Japan’s defence ministry claims the program, which includes combat training, will inspire change from within. That’s not going to happen.
By Teppei Kasai
Military personnel participate in a parade on Armed Forces Day in Naypyitaw, Myanmar, March. 27, 2021. © AP Photo
Japan was one of the first governments to issue a statement after the Myanmar military staged a coup on February 1 last year.
Within hours of events unfolding in Naypyitaw, the Japanese leadership expressed “grave concern” and called for the release of those detained by security forces, including President Win Myint and State Counsellor Aung San Suu Kyi.
Following its swift condemnation, the Japanese government took further action by halting new non-humanitarian development projects, while allowing existing aid projects to continue.
Then on March 28, Japan’s defence ministry issued a joint statement with 11 allies criticising the military’s use of force against “unarmed civilians.” Japan even voted in favour of a Myanmar resolution at the United Nations General Assembly in June, a major shift from its repeated abstentions since 2017.
All this begs the question: why does the Japanese government continue to train the Myanmar military? The Tatmadaw, along with other Myanmar security forces, has since the coup killed more than 1,400 people, detained over 10,000, and intensified abusive military operations in ethnic minority areas.
Not only do Japan’s ongoing ties with the Tatmadaw contradict its condemnation of the coup, but they also undermine the international community’s efforts to hold the generals accountable for crimes against humanity and other abuses.
Since 2015, Myanmar military cadets have been studying at Japan’s National Defense Academy, receiving both academic and military training. The program is authorised by the defence minister under article 100 of the Self-Defense Forces Act, which permits training and educating foreign nationals in Defense Ministry facilities.
In December, a defence ministry official told Human Rights Watch that eight cadets from Myanmar were attending the academy, and at least two of them joined after the coup. The academy’s curriculum includes combat and the use of firearms.
In addition to the cadets, two Tatmadaw officers are being trained at the Japan Ground Self-Defense Force Training, Evaluation, Research and Development Command, and at the Japan Air Self-Defense Force Command and Staff College, according to a defence ministry document obtained by Human Rights Watch.
Another defence ministry official said that the program is designed to bring change from within the Tatmadaw by showing cadets, who are expected to become officers, how Japan’s armed forces operate under strict civilian control. However, the official also conceded that the ministry does not keep track of the career paths the trainees take after the program, meaning that they do not monitor or evaluate whether this actually happens.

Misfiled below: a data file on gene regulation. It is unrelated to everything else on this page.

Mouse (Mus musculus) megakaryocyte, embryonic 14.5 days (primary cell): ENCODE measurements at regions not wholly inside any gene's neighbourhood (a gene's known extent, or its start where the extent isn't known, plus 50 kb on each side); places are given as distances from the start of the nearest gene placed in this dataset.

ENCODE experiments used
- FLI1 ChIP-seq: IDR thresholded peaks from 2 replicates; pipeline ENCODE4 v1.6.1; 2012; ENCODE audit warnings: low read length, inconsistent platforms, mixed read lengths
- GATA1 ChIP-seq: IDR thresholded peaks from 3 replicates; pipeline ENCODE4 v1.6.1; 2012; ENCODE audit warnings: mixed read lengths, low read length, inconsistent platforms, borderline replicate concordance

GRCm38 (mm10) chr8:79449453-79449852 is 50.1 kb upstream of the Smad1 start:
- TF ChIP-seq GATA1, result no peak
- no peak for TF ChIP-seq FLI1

The Japanese government should simply look at the Tatmadaw’s long record of human rights abuses and absence of deference to civilian authority and recognize that this program is not going to bring about the reforms they say it will.
In August 2017, two years after Japan began the program, the Myanmar military under the current junta leader and commander-in-chief, Senior General Min Aung Hlaing, carried out crimes against humanity and possible genocide against ethnic Rohingya in Rakhine State, forcing more than 740,000 to flee to Bangladesh.
At least 600,000 Rohingya who remained in Myanmar are confined to camps and villages under guard of local authorities and security forces, under conditions that amount to the crime against humanity of apartheid.
Even before 2017, in long-running conflicts with ethnic armed groups, the Myanmar military has for many years committed summary killings, rape, indiscriminate shelling, torture, arson, and other abuses with impunity.
And now, six years after the program began, Myanmar is in turmoil because of the Tatmadaw’s coup.
The Japanese government should immediately suspend the program and cut defence ties with the Tatmadaw, as New Zealand and Australia, Japan’s regional allies, did soon after the coup. Otherwise Japan risks being complicit in the Tatmadaw’s atrocities.
© 2022 Human Rights Watch